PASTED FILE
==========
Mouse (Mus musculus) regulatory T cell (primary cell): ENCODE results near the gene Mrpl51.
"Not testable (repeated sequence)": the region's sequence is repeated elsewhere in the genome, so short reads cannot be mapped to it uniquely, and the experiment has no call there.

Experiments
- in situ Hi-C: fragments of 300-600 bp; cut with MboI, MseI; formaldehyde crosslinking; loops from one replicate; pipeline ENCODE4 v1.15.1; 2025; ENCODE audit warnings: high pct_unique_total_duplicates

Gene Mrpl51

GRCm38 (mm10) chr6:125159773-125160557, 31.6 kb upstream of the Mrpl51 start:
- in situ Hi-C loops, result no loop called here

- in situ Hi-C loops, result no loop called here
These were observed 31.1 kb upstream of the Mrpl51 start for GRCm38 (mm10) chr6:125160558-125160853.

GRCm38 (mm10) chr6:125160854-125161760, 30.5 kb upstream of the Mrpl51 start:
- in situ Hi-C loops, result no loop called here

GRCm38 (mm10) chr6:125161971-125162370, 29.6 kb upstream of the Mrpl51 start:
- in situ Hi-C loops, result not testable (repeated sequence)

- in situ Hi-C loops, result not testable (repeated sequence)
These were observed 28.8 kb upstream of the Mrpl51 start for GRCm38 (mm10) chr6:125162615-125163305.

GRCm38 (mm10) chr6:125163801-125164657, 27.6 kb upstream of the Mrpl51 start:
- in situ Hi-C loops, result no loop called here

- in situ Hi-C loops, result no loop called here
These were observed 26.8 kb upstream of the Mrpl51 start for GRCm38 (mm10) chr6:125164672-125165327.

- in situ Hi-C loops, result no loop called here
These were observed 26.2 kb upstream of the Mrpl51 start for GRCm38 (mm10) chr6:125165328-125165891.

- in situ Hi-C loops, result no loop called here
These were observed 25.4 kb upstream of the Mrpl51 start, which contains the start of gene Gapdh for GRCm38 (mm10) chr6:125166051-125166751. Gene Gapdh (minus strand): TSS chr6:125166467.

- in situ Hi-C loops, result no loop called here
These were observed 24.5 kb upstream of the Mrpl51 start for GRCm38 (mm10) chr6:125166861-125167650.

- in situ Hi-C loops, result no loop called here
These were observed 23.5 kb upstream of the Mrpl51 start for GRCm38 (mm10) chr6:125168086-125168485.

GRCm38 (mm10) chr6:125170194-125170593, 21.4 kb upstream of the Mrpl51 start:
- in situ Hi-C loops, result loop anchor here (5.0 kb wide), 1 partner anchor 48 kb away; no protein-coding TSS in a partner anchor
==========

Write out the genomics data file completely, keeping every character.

Mouse (Mus musculus) regulatory T cell (primary cell): ENCODE results near the gene Mrpl51.
"Not testable (repeated sequence)": the region's sequence is repeated elsewhere in the genome, so short reads cannot be mapped to it uniquely, and the experiment has no call there.

Experiments
- in situ Hi-C: fragments of 300-600 bp; cut with MboI, MseI; formaldehyde crosslinking; loops from one replicate; pipeline ENCODE4 v1.15.1; 2025; ENCODE audit warnings: high pct_unique_total_duplicates

Gene Mrpl51

GRCm38 (mm10) chr6:125159773-125160557, 31.6 kb upstream of the Mrpl51 start:
- in situ Hi-C loops, result no loop called here

- in situ Hi-C loops, result no loop called here
These were observed 31.1 kb upstream of the Mrpl51 start for GRCm38 (mm10) chr6:125160558-125160853.

GRCm38 (mm10) chr6:125160854-125161760, 30.5 kb upstream of the Mrpl51 start:
- in situ Hi-C loops, result no loop called here

GRCm38 (mm10) chr6:125161971-125162370, 29.6 kb upstream of the Mrpl51 start:
- in situ Hi-C loops, result not testable (repeated sequence)

- in situ Hi-C loops, result not testable (repeated sequence)
These were observed 28.8 kb upstream of the Mrpl51 start for GRCm38 (mm10) chr6:125162615-125163305.

GRCm38 (mm10) chr6:125163801-125164657, 27.6 kb upstream of the Mrpl51 start:
- in situ Hi-C loops, result no loop called here

- in situ Hi-C loops, result no loop called here
These were observed 26.8 kb upstream of the Mrpl51 start for GRCm38 (mm10) chr6:125164672-125165327.

- in situ Hi-C loops, result no loop called here
These were observed 26.2 kb upstream of the Mrpl51 start for GRCm38 (mm10) chr6:125165328-125165891.

- in situ Hi-C loops, result no loop called here
These were observed 25.4 kb upstream of the Mrpl51 start, which contains the start of gene Gapdh for GRCm38 (mm10) chr6:125166051-125166751. Gene Gapdh (minus strand): TSS chr6:125166467.

- in situ Hi-C loops, result no loop called here
These were observed 24.5 kb upstream of the Mrpl51 start for GRCm38 (mm10) chr6:125166861-125167650.

- in situ Hi-C loops, result no loop called here
These were observed 23.5 kb upstream of the Mrpl51 start for GRCm38 (mm10) chr6:125168086-125168485.

GRCm38 (mm10) chr6:125170194-125170593, 21.4 kb upstream of the Mrpl51 start:
- in situ Hi-C loops, result loop anchor here (5.0 kb wide), 1 partner anchor 48 kb away; no protein-coding TSS in a partner anchor